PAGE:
Google has released a patch for CVE-2020-0096, a critical escalation of privilege vulnerability in Android that allows attackers to hijack apps (tasks) on the victim’s device and steal data.
Dubbed StrandHogg 2.0 because its similar to the StrandHogg vulnerability exploited by hackers in late 2019, it affects all but the latest version of Android. The good news is, though, that there is no indication it is being actively used by attackers.
About StrandHogg 2.0 (CVE-2020-0096)
Like StrandHogg before it, CVE-2020-0096:
Doesn’t need the target device to be rooted and doesn’t require any specific permissions
Allows hackers to hijack nearly any app, i.e., to insert an overlay when the app is opened. The overlay take the form of a login screen, request for permissions, etc.
Unlike StrandHogg, StrandHogg 2.0:
Can attack nearly any app on a given device simultaneously at the touch of a button (and not just one app at a time)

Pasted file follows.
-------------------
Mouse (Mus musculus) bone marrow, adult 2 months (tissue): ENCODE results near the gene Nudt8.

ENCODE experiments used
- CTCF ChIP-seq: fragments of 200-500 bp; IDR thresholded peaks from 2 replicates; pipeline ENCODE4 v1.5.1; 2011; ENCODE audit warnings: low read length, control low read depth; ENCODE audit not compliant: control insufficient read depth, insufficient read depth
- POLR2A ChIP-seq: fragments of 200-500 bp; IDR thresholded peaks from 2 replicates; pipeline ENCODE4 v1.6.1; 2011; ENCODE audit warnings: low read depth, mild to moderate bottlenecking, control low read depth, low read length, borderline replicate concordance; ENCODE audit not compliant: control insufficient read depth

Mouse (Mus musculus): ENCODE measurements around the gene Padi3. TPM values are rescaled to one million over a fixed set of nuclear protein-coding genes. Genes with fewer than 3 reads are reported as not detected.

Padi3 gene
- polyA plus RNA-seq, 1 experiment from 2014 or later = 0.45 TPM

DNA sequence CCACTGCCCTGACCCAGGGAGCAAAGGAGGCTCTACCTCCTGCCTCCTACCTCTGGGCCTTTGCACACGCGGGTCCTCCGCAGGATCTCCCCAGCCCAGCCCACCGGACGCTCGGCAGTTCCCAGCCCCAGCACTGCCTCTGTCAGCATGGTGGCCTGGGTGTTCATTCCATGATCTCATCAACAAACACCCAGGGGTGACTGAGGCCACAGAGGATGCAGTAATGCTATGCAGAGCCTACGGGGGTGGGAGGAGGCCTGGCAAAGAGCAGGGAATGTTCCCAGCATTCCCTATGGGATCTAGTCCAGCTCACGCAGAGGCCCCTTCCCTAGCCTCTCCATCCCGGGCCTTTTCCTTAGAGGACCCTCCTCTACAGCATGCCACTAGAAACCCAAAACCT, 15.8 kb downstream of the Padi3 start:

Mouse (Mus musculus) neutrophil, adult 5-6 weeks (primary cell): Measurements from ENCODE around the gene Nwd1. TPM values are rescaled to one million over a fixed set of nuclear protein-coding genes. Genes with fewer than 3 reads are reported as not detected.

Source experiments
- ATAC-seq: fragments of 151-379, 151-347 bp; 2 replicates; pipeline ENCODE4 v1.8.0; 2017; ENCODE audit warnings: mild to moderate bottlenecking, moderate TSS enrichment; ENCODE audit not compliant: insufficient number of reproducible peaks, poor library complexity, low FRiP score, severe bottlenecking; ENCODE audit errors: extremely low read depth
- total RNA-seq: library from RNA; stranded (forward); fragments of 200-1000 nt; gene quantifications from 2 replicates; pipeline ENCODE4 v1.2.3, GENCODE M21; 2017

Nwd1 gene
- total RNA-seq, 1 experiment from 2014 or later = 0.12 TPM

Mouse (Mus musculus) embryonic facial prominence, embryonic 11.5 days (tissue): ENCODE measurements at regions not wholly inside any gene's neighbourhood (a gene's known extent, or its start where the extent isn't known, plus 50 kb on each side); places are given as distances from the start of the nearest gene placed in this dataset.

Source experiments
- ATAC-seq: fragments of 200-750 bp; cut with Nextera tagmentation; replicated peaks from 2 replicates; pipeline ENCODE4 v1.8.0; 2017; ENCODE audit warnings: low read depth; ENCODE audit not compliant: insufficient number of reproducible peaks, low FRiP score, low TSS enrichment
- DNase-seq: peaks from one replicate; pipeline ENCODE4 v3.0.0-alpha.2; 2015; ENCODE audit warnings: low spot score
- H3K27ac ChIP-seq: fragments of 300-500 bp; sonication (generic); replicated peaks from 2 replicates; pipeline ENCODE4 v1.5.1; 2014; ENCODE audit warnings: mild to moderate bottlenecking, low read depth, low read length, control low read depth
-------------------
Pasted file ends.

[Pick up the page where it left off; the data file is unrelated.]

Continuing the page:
Is more difficult to detect because of its code-based execution.
“The key difference between StrandHogg (1.0), and StrandHogg 2.0 is that the former uses an attribute called taskAffinity to achieve the task hijacking,” Promon researchers explained.
“For the attacker, the disadvantage of taskAffinity is that it has to be compiled into AndroidManifest.xml of the malicious app, in plaintext. While taskAffinity has many legitimate uses, it still means that this serves as a tip-off to Google Play Protect to detect malicious apps exploiting StrandHogg (1.0).”
StrandHogg 2.0 uses a different method for task hijacking that leaves no markers. Also, hackers can use obfuscation and reflection ..